It’s the second week of 2013. How are your resolutions coming along? If you feel like you’re failing already, you’re in good company; about 25% of New Year’s resolutions are broken in the first week alone. Let’s not even get into the first month statistics! Despite these facts, families still create New Year’s resolutions them each and every year. We start off with enthusiasm and everyone talks about putting forth the effort to try and change…then the winter vacation ends and the school year resumes. Your son forgets his practice bag for after school sports. Your daughter runs back in the house because she left her binder. It’s still like pulling teeth to get kids out of bed and out the door on time for school and this is only the first week back.

Old habits die hard, right?

So far your New Year is looking like last year. What can you do to help the kids create better habits and routines? Well, I can sell you a bunch of cliches along with some things that may work for just a little while, but the truth we must accept and acknowledge that we aren’t perfect and neither are our kids…and none of us are in danger of becoming perfect anytime soon!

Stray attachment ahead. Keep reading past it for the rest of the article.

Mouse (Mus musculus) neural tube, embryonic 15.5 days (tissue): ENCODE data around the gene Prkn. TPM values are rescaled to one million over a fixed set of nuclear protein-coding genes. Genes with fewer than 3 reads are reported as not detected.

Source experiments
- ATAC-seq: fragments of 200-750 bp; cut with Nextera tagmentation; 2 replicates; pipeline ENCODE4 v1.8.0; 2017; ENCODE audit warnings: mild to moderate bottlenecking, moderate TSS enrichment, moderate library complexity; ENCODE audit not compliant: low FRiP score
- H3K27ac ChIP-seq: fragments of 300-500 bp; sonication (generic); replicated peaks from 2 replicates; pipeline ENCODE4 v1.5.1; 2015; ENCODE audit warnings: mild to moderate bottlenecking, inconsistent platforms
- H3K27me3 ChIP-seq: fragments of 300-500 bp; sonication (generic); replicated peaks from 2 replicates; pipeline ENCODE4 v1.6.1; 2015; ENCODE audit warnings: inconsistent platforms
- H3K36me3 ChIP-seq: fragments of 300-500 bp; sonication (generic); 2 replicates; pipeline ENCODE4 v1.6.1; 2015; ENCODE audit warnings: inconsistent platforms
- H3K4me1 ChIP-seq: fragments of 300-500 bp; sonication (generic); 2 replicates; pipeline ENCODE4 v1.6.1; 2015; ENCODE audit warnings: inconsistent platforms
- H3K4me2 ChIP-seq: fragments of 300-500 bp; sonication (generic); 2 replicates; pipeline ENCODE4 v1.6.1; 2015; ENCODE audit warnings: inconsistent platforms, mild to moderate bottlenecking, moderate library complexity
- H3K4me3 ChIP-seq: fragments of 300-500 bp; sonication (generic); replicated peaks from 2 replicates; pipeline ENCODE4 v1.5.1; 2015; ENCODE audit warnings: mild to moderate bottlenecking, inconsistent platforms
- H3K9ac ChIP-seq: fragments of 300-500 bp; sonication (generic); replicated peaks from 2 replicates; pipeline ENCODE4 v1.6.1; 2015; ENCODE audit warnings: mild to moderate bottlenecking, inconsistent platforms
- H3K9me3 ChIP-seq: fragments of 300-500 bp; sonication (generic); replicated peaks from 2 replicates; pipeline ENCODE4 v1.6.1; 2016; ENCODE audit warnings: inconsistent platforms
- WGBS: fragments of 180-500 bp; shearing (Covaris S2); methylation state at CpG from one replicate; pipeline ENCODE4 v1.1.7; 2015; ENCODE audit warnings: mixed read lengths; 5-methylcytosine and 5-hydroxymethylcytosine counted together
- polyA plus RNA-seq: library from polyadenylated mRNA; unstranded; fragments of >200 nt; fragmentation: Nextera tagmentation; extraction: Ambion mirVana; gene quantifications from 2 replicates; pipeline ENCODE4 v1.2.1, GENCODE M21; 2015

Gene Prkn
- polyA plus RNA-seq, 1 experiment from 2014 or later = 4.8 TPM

Understand and accept that you will have to repeat yourselves many times when it comes to giving your kids instructions. Kids learn from repetition, it isn’t a bad thing! When you see that light bulb moment and your little one models the behavior you have been encouraging for however many months, the payoff will be priceless!

The kids forgot their gym bag. So what! They remembered it the other 186+ days of school. Always look for the silver lining. They also have good health which allows them to participate in a Physical Education class. There are some kids who can’t and comparatively speaking, forgetting shoes isn’t so bad. So stop fretting over the small stuff! Focus on the major things that impact your family’s well-being instead.

Don’t pressure your children too much about making these desired changes. Instead, encourage, support and model the behavior you want. Praise them when you see changes (“You finished your homework without me asking every night this week, you rock!”) and offer corrections when they fall short that don’t make them feel inadequate or anxious. When you replace pressure with support, children can flourish.

Audrey Griffin is a wife, mother of four, inspiring educator and parenting lifestyle consultant. Visit her website, check her out on Facebook and follow her on Twitter.